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Proc Natl Acad Sci U S A. 2004 Jun 1;101(22):8396-401. Epub 2004 May 24.

The distribution of fitness effects caused by single-nucleotide substitutions in an RNA virus.

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1
Institut Cavanilles de Biodiversitat i Biologia Evolutiva, Universitat de València, P.O. Box 22085, 46071 Valencia, Spain. rafael.sanjuan@uv.es

Abstract

Little is known about the mutational fitness effects associated with single-nucleotide substitutions on RNA viral genomes. Here, we used site-directed mutagenesis to create 91 single mutant clones of vesicular stomatitis virus derived from a common ancestral cDNA and performed competition experiments to measure the relative fitness of each mutant. The distribution of nonlethal deleterious effects was highly skewed and had a long, flat tail. As expected, fitness effects depended on whether mutations were chosen at random or reproduced previously described ones. The effect of random deleterious mutations was well described by a log-normal distribution, with -19% reduction of average fitness; the effects distribution of preobserved deleterious mutations was better explained by a beta model. The fit of both models was improved when combined with a uniform distribution. Up to 40% of random mutations were lethal. The proportion of beneficial mutations was unexpectedly high. Beneficial effects followed a gamma distribution, with expected fitness increases of 1% for random mutations and 5% for preobserved mutations.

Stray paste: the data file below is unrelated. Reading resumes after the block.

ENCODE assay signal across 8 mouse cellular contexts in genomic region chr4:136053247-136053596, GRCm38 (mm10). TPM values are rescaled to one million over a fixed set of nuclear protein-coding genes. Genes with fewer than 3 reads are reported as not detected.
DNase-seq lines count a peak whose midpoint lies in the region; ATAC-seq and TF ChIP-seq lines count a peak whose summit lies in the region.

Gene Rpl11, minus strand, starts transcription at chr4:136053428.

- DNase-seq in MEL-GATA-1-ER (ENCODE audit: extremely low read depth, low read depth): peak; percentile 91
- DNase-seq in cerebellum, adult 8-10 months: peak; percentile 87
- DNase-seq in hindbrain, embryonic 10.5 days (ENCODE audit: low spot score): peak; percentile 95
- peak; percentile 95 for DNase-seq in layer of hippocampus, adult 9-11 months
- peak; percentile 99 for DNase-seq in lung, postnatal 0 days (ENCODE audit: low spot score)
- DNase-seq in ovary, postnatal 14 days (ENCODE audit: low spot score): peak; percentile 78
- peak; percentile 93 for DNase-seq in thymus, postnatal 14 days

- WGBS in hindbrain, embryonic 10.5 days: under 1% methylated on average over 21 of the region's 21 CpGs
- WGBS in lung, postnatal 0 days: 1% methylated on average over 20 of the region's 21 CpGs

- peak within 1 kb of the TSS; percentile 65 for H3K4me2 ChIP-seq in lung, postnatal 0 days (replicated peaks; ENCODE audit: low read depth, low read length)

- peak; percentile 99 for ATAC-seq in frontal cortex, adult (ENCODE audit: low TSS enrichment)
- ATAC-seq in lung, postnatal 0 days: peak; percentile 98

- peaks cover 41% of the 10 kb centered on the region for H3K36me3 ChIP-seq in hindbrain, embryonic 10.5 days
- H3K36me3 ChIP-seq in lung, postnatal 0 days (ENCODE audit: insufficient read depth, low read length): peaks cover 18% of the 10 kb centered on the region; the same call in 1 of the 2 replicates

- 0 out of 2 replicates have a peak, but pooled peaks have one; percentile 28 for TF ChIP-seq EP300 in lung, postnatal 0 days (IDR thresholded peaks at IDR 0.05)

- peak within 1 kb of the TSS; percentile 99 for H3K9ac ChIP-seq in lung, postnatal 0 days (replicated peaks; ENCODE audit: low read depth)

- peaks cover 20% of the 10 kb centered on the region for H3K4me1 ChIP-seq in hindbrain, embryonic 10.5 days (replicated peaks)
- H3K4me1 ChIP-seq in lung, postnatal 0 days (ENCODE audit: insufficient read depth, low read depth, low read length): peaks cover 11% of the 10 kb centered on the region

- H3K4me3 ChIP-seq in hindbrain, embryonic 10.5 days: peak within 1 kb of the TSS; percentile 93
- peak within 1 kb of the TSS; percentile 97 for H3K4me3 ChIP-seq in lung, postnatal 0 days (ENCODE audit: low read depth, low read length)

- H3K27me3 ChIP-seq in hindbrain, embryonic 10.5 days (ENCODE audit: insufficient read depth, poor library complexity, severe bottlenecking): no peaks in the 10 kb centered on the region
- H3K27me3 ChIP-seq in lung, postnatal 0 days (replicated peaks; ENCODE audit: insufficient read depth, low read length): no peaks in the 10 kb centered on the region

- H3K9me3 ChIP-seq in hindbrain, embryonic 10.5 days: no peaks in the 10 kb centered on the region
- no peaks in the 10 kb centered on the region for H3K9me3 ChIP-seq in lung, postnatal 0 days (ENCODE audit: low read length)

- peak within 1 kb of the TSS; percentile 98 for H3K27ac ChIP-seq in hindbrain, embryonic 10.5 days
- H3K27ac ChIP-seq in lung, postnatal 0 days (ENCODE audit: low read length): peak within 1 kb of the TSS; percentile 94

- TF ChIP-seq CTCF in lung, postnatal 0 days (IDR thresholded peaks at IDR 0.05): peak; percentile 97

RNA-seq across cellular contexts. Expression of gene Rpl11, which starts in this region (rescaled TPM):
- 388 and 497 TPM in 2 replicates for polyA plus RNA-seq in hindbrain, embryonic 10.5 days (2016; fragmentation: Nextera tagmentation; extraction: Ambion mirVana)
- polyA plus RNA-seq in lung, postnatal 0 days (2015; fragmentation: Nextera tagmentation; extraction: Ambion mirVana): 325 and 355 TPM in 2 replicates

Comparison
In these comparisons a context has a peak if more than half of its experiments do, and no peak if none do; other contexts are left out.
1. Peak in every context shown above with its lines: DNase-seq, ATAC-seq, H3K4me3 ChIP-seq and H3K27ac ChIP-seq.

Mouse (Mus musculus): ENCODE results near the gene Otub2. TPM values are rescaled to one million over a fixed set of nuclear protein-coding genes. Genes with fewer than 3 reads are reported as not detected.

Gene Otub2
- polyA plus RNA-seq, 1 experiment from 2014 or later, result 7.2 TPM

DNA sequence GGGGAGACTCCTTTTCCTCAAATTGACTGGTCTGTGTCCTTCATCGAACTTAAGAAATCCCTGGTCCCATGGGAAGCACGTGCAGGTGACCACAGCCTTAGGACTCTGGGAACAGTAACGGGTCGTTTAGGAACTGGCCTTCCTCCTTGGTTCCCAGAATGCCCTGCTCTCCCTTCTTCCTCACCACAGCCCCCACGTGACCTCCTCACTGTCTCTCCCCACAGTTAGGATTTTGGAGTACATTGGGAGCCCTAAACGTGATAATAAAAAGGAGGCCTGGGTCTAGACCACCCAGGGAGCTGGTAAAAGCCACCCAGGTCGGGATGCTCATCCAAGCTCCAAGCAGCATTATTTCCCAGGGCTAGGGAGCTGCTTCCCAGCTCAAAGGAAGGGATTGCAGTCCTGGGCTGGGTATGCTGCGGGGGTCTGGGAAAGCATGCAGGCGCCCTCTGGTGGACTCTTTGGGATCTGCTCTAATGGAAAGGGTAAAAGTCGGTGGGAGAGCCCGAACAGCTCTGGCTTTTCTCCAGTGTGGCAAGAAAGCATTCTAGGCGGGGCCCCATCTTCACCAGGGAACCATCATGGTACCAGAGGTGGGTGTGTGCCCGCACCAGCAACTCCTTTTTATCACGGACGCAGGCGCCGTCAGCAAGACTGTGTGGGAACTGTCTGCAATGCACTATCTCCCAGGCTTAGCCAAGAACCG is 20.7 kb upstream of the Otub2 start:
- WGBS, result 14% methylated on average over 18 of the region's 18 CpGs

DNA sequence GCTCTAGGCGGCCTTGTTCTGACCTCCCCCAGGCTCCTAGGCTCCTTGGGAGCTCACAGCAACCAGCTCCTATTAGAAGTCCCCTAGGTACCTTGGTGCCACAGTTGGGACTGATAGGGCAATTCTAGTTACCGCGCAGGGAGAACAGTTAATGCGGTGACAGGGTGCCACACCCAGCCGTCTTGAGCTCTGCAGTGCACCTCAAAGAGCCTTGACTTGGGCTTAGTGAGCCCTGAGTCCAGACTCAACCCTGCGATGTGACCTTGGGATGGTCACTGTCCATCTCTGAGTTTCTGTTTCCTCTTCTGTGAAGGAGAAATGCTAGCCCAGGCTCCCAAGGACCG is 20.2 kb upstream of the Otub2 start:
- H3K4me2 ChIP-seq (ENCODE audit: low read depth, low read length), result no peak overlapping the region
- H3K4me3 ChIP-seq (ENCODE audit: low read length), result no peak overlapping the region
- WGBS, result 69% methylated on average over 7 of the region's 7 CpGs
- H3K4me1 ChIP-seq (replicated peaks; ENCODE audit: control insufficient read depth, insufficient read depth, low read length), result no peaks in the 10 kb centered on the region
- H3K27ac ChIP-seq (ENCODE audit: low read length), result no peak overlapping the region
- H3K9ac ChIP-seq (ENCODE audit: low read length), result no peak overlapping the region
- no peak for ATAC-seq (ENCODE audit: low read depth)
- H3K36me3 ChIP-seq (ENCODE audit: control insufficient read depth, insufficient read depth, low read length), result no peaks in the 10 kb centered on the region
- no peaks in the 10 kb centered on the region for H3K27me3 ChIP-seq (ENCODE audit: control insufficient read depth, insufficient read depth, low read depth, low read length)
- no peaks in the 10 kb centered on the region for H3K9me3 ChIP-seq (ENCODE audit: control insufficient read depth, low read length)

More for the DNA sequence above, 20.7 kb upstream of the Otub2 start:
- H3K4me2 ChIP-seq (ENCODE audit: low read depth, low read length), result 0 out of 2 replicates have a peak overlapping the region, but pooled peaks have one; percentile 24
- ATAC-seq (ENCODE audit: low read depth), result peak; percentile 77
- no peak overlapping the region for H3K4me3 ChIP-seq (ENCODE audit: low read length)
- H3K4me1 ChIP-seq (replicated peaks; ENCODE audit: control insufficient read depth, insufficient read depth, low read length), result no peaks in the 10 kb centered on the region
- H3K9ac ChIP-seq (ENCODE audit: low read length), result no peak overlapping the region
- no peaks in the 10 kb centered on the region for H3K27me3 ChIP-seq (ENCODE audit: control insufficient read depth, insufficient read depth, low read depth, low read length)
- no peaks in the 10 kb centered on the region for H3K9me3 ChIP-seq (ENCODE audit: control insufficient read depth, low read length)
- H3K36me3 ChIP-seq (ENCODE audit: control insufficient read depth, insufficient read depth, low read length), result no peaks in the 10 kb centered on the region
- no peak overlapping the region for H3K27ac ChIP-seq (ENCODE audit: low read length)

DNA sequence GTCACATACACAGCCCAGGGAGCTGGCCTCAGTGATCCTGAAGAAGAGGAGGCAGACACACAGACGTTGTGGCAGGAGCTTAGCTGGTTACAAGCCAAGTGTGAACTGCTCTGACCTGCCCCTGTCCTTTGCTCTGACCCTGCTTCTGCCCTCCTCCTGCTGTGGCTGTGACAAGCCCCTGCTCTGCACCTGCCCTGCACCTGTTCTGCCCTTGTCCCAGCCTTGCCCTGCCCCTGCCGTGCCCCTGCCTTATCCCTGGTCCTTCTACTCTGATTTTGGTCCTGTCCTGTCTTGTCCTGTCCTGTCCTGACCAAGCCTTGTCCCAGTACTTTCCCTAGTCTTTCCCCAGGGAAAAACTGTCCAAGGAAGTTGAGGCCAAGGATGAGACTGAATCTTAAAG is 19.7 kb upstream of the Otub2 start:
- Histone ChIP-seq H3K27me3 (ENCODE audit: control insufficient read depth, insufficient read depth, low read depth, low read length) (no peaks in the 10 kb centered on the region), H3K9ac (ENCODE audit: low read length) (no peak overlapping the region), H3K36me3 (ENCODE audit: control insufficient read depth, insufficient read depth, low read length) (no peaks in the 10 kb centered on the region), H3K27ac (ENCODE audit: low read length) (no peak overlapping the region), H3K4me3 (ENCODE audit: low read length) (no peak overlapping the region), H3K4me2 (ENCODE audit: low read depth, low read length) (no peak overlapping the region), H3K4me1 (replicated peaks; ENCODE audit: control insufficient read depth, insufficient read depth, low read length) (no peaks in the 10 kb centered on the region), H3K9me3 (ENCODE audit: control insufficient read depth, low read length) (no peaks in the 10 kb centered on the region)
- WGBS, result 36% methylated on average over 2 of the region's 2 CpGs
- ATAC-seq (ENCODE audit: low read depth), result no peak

PMID:
15159545
PMCID:
PMC420405
DOI:
10.1073/pnas.0400146101
[Indexed for MEDLINE]
Free PMC Article
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